... [I]t seems to me that the compulsory extraction of petitioner's blood for analysis so that the person who analyzed it could give evidence to convict him had both a "testimonial" and a "communicative nature." The sole purpose of this project which proved to be successful was to obtain "testimony" from some person to prove that petitioner had alcohol in his blood at the time he was arrested. And the purpose of the project was certainly "communicative" in that the analysis of the blood was to supply information to enable a witness to communicate to the court and jury that petitioner was more or less drunk....

How can it reasonably be doubted that the blood test evidence was not in all respects the actual equivalent of "testimony" taken from petitioner when the result of the test was offered as testimony, was considered by the jury as testimony, and the jury's verdict of guilt rests in part on that testimony? The refined, subtle reasoning and balancing process used here to narrow the scope of the Bill of Rights' safeguard against self-incrimination provides a handy instrument for further narrowing of that constitutional protection, as well as others, in the future. Believing with the Framers that these constitutional safeguards broadly construed by independent tribunals of justice provide our best hope for keeping our people free from governmental oppression, I deeply regret the Court's holding. For the foregoing reasons..., I dissent from the Court's holding and opinion in this case.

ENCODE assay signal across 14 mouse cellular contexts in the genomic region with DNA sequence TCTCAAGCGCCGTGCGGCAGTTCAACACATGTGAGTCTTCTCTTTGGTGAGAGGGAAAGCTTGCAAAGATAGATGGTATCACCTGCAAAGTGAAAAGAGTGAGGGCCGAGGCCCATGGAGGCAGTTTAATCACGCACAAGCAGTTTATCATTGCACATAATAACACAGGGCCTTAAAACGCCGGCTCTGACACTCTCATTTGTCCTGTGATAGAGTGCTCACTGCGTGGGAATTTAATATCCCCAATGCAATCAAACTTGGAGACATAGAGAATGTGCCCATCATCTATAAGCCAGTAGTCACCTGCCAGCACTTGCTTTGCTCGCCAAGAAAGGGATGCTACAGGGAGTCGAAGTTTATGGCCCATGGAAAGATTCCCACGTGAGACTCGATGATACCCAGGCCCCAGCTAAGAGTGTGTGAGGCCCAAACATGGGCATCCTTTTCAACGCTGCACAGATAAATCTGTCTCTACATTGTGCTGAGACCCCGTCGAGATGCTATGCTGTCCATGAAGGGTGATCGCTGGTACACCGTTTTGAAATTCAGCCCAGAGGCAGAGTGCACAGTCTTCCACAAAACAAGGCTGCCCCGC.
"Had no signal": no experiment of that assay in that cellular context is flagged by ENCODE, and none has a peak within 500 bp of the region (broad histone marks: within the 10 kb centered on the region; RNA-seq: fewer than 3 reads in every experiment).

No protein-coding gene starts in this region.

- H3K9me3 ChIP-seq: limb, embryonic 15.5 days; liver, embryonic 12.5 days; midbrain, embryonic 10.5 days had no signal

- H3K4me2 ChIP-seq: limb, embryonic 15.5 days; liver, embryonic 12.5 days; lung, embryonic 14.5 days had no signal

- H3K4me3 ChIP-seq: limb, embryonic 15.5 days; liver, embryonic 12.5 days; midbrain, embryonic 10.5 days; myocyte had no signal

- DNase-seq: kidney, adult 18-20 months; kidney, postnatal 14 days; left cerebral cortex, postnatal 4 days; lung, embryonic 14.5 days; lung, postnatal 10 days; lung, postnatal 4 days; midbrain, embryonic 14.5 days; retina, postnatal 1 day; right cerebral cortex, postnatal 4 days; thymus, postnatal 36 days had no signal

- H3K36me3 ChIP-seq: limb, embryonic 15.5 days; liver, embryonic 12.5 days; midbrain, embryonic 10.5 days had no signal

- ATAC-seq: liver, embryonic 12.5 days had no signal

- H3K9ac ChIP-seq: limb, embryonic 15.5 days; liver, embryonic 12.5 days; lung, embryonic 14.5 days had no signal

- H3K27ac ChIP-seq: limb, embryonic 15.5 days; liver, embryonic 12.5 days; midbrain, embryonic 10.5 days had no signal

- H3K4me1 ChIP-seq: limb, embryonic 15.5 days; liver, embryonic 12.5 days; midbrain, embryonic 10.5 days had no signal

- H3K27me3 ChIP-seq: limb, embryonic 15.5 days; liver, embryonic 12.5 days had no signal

... We are dealing with the right of privacy which, since the Breithaupt case, we have held to be within the penumbra of some specific guarantees of the Bill of Rights. Griswold v. Connecticut. Thus, the Fifth Amendment marks "a zone of privacy" which the Government may not force a person to surrender.... Likewise the Fourth Amendment recognizes that right when it guarantees the right of the people to be secure "in their persons." No clearer invasion of this right of privacy can be imagined than forcible bloodletting of the kind involved here.


I would reverse. In my view, petitioner's privilege against self-incrimination applies. I would add that, under the Due Process Clause, the State, in its role as prosecutor, has no right to extract blood from an accused or anyone else, over his protest. As prosecutor, the State has no right to commit any kind of violence upon the person, or to utilize the results of such a tort, and the extraction of blood, over protest, is an act of violence....